For those with eyes to see and minds to discern, these early months after that atrocity are a fascinating and continuing case study in mass and worldwide gestalt — the imposition of pattern on to perception. We are puffing al-Qaeda into a vast, mysterious and formidable spectre: fiendishly capable, fabulously rich, incredibly cunning, a hidden hand behind innumerable horrors. Al-Qaeda is becoming the Dark Side, the Darth Vader of the modern world.

And the picture we are creating has a terrible allure. Do you not see the danger: the self-springing, self-vindicating trap? We ourselves, we in the West, are creating an icon. Osama bin Laden and his legacy are becoming a legend, and soon it will not matter if he exists, or ever existed, because he will be a symbol to millions — no, hundreds of millions — uniting their own myriad and diverse frustrations behind the image of one charismatic figure: a fist in the face of imperialism, wealth, perceived injustice, Christian capitalism, government; a fist in the face of ... us.

Of course it is possible to link al-Qaeda to that bomb in Bali. Of course it is possible to link al-Qaeda to anti-Zionism in Iraq, Syria, Palestine or anywhere else. Of course it is possible to link al-Qaeda with Islamicist mutinies in the Philippines or Indonesia.

Soon it will be possible to link al-Qaeda with disaffection and violence of a broadly anti-Western kind anywhere in the world, including in our own countries. The very act of linkage — by us — serves to build links where none existed. Osama bin Laden is becoming the new Che Guevara. Al-Qaeda is cool. “Shadowy” is a tremendously exciting word. Against George Bush and, to a lesser extent, Tony Blair should be levelled a grave charge: they are glamorising “Terror”.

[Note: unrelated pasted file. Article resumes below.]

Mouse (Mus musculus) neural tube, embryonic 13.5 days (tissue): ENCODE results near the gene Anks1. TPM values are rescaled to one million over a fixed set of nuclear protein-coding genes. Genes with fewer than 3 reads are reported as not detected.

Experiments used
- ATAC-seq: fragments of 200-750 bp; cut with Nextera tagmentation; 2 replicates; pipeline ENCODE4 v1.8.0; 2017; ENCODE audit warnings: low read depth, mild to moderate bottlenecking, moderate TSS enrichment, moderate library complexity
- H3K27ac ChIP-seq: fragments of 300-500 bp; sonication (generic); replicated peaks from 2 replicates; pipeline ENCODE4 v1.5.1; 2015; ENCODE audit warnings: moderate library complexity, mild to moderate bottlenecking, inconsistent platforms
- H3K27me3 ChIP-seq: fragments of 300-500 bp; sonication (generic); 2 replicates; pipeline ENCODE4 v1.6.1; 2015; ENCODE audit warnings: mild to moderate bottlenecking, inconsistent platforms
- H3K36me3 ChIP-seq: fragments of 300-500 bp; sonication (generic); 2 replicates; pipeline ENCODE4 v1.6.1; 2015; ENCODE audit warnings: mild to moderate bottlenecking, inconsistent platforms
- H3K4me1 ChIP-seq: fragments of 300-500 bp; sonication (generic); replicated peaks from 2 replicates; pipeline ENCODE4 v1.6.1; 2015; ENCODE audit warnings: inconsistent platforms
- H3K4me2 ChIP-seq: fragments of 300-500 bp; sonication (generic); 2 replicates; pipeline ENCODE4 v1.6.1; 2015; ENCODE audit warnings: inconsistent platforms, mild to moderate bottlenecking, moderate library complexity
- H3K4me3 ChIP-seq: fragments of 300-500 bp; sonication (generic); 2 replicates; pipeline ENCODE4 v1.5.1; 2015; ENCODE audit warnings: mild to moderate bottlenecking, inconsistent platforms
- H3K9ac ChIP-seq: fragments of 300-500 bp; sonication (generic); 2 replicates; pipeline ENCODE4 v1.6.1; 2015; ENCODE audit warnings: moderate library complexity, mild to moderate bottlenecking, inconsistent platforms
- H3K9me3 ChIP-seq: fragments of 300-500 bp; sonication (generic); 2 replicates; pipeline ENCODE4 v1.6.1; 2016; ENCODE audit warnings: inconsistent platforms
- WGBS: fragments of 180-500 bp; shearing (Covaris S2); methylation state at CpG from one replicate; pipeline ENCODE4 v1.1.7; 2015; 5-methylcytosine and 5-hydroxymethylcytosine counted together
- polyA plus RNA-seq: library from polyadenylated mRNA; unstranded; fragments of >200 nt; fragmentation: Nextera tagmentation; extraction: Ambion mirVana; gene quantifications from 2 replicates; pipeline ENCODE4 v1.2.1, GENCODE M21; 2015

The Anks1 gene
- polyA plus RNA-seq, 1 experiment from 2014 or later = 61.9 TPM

All over the Third World there are now Osama T-shirts on sale in street markets, displaying that strangely beautiful face. The face alone, like Che’s, like Castro’s, has become a statement. I found the T-shirt this summer in Sco Tomi e Principe, peaceful African islands in the Gulf of Guinea. I saw Osama dolls in the market in Kiev last month. His face, and his “network”, are beginning to represent, in the imagination of the poor, the aggrieved and the oppressed, defiance made flesh. And we are helping to do this. We are constructing an enemy. We are inventing a focus.

Put yourself in the position of a teenage Bangladeshi youth in a wretched estate in Tower Hamlets in East London. His schooling is poor, he struggles with language, he chafes at repressive discipline at home, he cannot feel properly part of white British culture, yet life here is cutting him from his own cultural roots. He feels at the bottom of the heap. Then this faraway man with an unforgettable face in the desert mountains of a strange country rips apart the centre of New York, and suddenly everyone is talking about a shadowy network, a web over the whole world, and white people seem scared, and mysteries and explosions across the globe are attributed to him — and this man is on this boy’s side: everybody says so. Wouldn’t you feel a thrill of pride if you were that boy? Wouldn’t you feel empowered? Wouldn’t it be joyous to think that you and your religion might not be doomed to be perpetual losers after all? Heck, even Tony Blair’s afraid of this guy, and he’s playing for my team! The frustrated, the bitter, the mad and the dispossessed in the Islamic world will see in Osama a sponsor.